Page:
Snapchat, the developer of a popular mobile messaging app, settled Federal Trade Commission (FTC)  charges that its promises of “disappearing messages” were false and that it transmitted users’ locations  and collected their address books without providing notice to users or obtaining their consent.


According to the FTC’s complaint,  Snapchat’s mobile application allows  consumers to send and receive  photo and video messages known  as “snaps.”  The FTC noted that,  before sending a snap, the application  requires the sender to designate a  period of time that the recipient will  be allowed to view the snap, and that  Snapchat marketed its application as  a service for sending “disappearing”  photo and video messages, declaring  that the message sender “control[s]  how long your friends can view your  message.”

Despite Snapchat’s claims, the FTC  contended that several methods exist  by which a recipient can use tools  outside of the application to save both  photo and video messages, allowing  the recipient to access and view the  photos or videos indefinitely.  For  example, when a recipient receives a  video message, the application stores  the video file in a location outside of  the application’s “sandbox” (i.e., the  application’s private storage area on the device that other applications  cannot access).  According to the FTC,  until October 2013, a recipient could  connect his or her mobile device to a  computer and use simple file browsing  tools to locate and save the video file.   Although this method for saving video  files was widely publicized as early as  December 2012, the FTC contended  that Snapchat did not mitigate this flaw  until October 2013.

The FTC also asserted that third-party  developers built applications – which  were downloaded millions of times  – that could connect to Snapchat’s  application programming interface  (API), thereby allowing recipients  to log into the Snapchat service  without using the official Snapchat  application.  The problem with this,  the FTC contended, was that because  the timer and related “deletion”  functionality were dependent on the  recipient’s use of the official Snapchat  application, recipients could instead  simply use a third-party application to  download and save both photo and  video messages.  The FTC claimed  further that, in addition to these  methods, a recipient could use the  mobile device’s screenshot capability to capture an image of a snap while it  appears on the device screen, and that  recipients could “easily circumvent”  Snapchat’s screenshot detection  mechanism.

The FTC also alleged that Snapchat  misrepresented its data collection  practices by transmitting geolocation  information from users of its Android  app despite saying in its privacy  policy that it did not track or access  this information.  According to the  FTC, Snapchat also collected contact  information from users’ address  books without notice or consent, and  continued to do so without notifying  users or obtaining their consent until  Apple modified its operating system to  provide notice with the introduction of  iOS 6.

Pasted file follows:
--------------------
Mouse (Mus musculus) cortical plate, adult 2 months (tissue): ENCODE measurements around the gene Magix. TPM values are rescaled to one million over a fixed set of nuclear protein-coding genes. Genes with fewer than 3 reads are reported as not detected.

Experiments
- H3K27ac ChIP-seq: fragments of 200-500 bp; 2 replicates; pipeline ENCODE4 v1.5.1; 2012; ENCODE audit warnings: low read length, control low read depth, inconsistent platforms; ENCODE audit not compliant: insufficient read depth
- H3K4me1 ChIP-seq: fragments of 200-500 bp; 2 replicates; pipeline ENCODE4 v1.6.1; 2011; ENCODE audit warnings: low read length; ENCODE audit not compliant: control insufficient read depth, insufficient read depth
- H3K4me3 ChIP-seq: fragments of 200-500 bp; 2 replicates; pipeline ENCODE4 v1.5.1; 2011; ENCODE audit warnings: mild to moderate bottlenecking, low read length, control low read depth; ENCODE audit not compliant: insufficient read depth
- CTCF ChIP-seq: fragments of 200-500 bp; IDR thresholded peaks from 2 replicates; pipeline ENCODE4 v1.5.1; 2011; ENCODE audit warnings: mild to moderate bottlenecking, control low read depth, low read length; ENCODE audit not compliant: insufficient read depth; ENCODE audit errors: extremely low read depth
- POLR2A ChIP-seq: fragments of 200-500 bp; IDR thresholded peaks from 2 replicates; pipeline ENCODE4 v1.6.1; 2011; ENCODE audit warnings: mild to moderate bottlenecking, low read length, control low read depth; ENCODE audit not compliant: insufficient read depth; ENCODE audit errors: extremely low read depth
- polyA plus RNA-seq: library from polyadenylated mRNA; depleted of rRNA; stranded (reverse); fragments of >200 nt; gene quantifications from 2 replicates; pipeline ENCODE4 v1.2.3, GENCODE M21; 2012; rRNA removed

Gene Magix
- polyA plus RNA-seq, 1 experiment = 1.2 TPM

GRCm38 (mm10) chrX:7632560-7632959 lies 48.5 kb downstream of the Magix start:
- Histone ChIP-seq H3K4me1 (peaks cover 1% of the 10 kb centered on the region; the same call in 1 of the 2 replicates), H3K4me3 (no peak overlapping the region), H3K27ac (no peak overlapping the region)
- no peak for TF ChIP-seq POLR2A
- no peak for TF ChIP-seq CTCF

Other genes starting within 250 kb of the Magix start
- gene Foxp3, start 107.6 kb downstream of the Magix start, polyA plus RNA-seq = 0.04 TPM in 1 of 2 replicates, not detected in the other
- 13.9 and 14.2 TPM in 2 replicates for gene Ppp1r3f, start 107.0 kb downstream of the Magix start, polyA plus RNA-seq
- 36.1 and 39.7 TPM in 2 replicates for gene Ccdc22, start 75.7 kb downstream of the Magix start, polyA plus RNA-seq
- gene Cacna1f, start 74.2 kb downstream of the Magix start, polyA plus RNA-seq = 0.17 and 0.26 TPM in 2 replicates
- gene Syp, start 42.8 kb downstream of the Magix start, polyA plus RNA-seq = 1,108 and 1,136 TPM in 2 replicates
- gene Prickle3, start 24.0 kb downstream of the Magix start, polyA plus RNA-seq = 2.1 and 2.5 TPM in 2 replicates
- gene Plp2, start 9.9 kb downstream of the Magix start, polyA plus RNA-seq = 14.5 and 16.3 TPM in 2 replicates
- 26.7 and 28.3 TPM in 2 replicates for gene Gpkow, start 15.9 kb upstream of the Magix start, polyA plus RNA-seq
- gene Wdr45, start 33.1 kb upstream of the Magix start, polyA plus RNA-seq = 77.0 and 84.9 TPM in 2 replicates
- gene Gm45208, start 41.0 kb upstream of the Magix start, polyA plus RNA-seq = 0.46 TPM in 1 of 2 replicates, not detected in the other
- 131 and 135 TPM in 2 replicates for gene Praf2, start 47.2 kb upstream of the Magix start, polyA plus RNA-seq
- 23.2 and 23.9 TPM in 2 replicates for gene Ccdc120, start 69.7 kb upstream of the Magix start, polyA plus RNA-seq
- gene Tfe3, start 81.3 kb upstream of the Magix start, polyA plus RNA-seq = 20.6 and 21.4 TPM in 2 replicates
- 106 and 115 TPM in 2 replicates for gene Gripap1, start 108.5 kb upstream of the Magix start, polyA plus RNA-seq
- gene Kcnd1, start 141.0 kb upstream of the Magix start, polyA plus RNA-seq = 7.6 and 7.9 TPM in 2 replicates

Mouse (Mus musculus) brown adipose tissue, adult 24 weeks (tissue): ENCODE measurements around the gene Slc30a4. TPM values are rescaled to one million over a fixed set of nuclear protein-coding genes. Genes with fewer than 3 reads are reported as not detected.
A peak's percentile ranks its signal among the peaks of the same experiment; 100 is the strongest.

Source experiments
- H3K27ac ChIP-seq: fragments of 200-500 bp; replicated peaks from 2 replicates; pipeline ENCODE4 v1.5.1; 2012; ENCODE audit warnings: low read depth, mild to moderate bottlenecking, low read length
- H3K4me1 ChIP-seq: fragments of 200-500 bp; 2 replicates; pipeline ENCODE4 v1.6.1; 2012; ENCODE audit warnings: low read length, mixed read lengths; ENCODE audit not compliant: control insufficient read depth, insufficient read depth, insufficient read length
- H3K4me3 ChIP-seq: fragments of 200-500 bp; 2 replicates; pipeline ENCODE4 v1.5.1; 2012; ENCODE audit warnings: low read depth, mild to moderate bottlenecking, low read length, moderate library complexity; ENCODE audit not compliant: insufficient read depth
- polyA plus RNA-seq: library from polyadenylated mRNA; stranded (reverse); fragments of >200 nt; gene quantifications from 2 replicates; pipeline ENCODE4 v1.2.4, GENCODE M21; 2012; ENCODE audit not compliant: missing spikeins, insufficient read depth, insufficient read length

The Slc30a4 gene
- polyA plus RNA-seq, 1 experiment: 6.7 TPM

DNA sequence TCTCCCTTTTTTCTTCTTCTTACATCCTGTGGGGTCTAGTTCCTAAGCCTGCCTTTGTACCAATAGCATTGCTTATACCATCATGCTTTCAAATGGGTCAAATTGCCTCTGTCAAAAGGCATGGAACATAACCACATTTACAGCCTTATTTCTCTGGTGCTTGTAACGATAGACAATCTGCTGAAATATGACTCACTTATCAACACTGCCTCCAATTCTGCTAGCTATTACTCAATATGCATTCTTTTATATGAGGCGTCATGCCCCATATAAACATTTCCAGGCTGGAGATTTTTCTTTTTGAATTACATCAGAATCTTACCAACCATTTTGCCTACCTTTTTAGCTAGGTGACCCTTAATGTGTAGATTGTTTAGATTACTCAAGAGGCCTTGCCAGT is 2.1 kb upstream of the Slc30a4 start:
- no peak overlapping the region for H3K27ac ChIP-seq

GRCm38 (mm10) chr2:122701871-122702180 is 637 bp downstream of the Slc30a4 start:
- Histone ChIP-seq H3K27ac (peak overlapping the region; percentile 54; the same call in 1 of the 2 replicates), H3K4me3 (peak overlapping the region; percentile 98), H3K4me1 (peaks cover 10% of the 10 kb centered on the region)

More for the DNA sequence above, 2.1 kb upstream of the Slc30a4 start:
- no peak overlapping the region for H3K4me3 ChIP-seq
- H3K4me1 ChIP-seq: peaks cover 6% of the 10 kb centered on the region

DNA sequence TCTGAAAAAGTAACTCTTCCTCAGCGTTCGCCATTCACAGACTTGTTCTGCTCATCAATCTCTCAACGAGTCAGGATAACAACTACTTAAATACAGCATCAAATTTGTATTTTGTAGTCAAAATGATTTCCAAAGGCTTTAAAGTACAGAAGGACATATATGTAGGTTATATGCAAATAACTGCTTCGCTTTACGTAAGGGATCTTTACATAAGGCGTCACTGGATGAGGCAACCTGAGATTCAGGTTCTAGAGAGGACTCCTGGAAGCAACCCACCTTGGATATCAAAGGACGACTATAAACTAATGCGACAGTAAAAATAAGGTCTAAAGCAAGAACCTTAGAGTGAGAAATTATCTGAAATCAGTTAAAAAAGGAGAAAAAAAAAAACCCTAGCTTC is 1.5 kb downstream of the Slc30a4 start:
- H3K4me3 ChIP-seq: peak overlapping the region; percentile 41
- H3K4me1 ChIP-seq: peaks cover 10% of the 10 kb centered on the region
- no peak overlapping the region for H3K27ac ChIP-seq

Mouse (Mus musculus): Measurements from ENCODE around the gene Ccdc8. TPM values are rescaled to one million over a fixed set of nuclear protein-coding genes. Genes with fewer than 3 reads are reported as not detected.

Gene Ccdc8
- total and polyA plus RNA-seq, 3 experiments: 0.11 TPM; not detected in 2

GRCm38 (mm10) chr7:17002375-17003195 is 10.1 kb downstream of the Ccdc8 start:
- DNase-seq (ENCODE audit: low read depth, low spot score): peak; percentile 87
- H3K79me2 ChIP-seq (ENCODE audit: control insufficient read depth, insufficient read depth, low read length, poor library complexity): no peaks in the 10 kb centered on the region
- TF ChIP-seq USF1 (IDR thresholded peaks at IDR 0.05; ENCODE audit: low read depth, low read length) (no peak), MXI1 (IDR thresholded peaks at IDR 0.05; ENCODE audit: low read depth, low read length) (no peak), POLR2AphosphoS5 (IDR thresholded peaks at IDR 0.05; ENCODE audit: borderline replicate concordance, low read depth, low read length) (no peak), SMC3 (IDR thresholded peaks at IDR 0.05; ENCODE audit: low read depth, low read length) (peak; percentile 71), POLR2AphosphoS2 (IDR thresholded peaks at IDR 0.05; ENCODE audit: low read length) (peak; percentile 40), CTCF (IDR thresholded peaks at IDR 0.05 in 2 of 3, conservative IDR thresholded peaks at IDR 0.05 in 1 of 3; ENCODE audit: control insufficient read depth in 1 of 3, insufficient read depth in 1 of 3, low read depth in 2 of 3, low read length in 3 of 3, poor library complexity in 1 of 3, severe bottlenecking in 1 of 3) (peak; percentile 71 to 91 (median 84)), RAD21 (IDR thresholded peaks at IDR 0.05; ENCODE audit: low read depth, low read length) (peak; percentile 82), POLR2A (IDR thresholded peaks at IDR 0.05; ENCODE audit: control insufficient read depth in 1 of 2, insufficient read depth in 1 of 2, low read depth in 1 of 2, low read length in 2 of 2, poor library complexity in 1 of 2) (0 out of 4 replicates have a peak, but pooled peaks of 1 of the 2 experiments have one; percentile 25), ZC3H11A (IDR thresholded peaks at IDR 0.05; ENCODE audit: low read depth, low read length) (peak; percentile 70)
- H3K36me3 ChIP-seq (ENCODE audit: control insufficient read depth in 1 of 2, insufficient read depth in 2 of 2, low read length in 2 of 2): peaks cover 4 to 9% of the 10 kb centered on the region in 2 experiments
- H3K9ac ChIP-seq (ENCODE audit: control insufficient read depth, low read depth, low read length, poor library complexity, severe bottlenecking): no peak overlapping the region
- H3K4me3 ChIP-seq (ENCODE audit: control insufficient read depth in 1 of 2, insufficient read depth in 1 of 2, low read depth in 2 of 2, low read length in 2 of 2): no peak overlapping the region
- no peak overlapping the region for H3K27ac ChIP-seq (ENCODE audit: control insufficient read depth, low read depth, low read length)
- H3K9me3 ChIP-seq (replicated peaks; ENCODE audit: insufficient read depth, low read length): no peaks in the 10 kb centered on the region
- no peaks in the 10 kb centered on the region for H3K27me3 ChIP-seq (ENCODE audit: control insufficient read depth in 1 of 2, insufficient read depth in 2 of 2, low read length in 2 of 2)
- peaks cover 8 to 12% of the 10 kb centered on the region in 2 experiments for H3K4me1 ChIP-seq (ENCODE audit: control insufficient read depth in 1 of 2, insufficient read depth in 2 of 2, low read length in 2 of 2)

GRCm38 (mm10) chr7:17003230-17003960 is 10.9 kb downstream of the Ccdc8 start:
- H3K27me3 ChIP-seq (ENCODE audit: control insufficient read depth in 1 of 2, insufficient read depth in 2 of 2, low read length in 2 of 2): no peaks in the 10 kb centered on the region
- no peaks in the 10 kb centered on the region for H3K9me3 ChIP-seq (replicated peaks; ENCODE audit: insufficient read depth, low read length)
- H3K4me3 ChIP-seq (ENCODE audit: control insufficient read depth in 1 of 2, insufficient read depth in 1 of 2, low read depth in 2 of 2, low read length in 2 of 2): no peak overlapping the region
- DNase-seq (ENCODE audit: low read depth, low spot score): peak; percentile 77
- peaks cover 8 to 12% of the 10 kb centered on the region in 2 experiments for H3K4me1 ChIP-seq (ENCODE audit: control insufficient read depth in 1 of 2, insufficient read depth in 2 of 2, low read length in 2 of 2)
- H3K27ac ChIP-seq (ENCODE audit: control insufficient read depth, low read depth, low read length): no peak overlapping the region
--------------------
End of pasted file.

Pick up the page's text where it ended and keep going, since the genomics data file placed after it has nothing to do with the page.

Finally, the FTC’s complaint alleged  that Snapchat’s failure to secure its  “Find Friends” feature resulted in a  security breach that enabled attackers  to compile a database of 4.6 million  Snapchat usernames and phone  numbers.


Under the terms of its proposed  consent agreement with the  FTC, Snapchat is prohibited from  misrepresenting the extent to which  it maintains the privacy, security, or  confidentiality of users’ information,  including, but not limited to:

  1. The extent to which a message is  deleted after being viewed by the  recipient;
  2. The extent to which Snapchat or its  products or services are capable of  detecting or notifying the sender  when a recipient has captured a  screenshot of, or otherwise saved, a  message;
  3. The categories of personal user  information Snapchat collects; or
  4. The steps Snapchat takes to  protect against misuse or  unauthorized disclosure of personal  user information.

In addition,Snapchat must implement  a comprehensive privacy program that  will be monitored by an independent  privacy professional for the next 20 years.


The settlement with Snapchat is part of the FTC’s continuing effort to ensure that  companies market their apps truthfully and honor their privacy promises to  consumers.  Companies should note that a statement in a privacy policy is like any  other claim – it must be accurate, not deceptive and supportable.  In announcing the  proposed settlement, FTC Chairwoman Edith Ramirez stated that, “If a company  markets privacy and security as key selling points in pitching its service to  consumers, it is critical that it keep those promises.” The FTC’s message is a  longstanding one, and one that is unlikely to disappear anytime in the near future.